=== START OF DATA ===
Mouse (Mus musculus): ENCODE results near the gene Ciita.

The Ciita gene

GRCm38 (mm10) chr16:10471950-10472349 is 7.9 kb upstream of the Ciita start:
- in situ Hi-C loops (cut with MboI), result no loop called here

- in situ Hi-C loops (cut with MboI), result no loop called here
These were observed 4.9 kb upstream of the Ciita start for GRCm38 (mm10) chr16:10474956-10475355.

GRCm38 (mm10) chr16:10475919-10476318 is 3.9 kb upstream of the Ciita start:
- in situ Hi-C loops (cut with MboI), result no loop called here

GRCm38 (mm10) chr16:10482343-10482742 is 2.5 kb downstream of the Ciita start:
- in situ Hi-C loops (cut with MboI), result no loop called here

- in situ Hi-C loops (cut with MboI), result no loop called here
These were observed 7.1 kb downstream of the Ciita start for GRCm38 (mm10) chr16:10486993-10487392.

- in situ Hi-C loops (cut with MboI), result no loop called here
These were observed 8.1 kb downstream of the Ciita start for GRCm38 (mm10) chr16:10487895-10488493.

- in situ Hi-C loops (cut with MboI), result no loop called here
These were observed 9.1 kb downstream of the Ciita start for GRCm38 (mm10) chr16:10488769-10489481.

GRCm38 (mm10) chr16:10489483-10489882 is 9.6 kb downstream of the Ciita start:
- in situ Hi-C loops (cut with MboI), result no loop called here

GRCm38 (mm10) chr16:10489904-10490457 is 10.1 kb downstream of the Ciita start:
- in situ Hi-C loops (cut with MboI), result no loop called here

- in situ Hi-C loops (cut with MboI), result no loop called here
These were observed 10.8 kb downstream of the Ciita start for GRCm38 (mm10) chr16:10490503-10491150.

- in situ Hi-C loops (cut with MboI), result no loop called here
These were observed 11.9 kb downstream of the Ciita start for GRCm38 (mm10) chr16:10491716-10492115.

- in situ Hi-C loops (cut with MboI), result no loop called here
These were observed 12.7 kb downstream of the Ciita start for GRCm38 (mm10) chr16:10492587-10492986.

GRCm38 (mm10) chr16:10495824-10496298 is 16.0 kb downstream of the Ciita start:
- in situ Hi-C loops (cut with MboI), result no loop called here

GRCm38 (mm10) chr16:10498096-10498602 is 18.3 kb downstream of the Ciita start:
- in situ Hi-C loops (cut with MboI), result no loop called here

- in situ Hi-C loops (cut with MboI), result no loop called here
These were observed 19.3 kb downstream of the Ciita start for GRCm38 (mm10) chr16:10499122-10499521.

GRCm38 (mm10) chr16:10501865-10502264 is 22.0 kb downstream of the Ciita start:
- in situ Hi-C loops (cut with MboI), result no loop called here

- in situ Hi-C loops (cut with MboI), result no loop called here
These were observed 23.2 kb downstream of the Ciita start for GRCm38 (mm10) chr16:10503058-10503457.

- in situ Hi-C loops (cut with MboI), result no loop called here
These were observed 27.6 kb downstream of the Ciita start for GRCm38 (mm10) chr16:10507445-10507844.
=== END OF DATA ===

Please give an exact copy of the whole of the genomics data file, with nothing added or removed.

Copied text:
Mouse (Mus musculus): ENCODE results near the gene Ciita.

The Ciita gene

GRCm38 (mm10) chr16:10471950-10472349 is 7.9 kb upstream of the Ciita start:
- in situ Hi-C loops (cut with MboI), result no loop called here

- in situ Hi-C loops (cut with MboI), result no loop called here
These were observed 4.9 kb upstream of the Ciita start for GRCm38 (mm10) chr16:10474956-10475355.

GRCm38 (mm10) chr16:10475919-10476318 is 3.9 kb upstream of the Ciita start:
- in situ Hi-C loops (cut with MboI), result no loop called here

GRCm38 (mm10) chr16:10482343-10482742 is 2.5 kb downstream of the Ciita start:
- in situ Hi-C loops (cut with MboI), result no loop called here

- in situ Hi-C loops (cut with MboI), result no loop called here
These were observed 7.1 kb downstream of the Ciita start for GRCm38 (mm10) chr16:10486993-10487392.

- in situ Hi-C loops (cut with MboI), result no loop called here
These were observed 8.1 kb downstream of the Ciita start for GRCm38 (mm10) chr16:10487895-10488493.

- in situ Hi-C loops (cut with MboI), result no loop called here
These were observed 9.1 kb downstream of the Ciita start for GRCm38 (mm10) chr16:10488769-10489481.

GRCm38 (mm10) chr16:10489483-10489882 is 9.6 kb downstream of the Ciita start:
- in situ Hi-C loops (cut with MboI), result no loop called here

GRCm38 (mm10) chr16:10489904-10490457 is 10.1 kb downstream of the Ciita start:
- in situ Hi-C loops (cut with MboI), result no loop called here

- in situ Hi-C loops (cut with MboI), result no loop called here
These were observed 10.8 kb downstream of the Ciita start for GRCm38 (mm10) chr16:10490503-10491150.

- in situ Hi-C loops (cut with MboI), result no loop called here
These were observed 11.9 kb downstream of the Ciita start for GRCm38 (mm10) chr16:10491716-10492115.

- in situ Hi-C loops (cut with MboI), result no loop called here
These were observed 12.7 kb downstream of the Ciita start for GRCm38 (mm10) chr16:10492587-10492986.

GRCm38 (mm10) chr16:10495824-10496298 is 16.0 kb downstream of the Ciita start:
- in situ Hi-C loops (cut with MboI), result no loop called here

GRCm38 (mm10) chr16:10498096-10498602 is 18.3 kb downstream of the Ciita start:
- in situ Hi-C loops (cut with MboI), result no loop called here

- in situ Hi-C loops (cut with MboI), result no loop called here
These were observed 19.3 kb downstream of the Ciita start for GRCm38 (mm10) chr16:10499122-10499521.

GRCm38 (mm10) chr16:10501865-10502264 is 22.0 kb downstream of the Ciita start:
- in situ Hi-C loops (cut with MboI), result no loop called here

- in situ Hi-C loops (cut with MboI), result no loop called here
These were observed 23.2 kb downstream of the Ciita start for GRCm38 (mm10) chr16:10503058-10503457.

- in situ Hi-C loops (cut with MboI), result no loop called here
These were observed 27.6 kb downstream of the Ciita start for GRCm38 (mm10) chr16:10507445-10507844.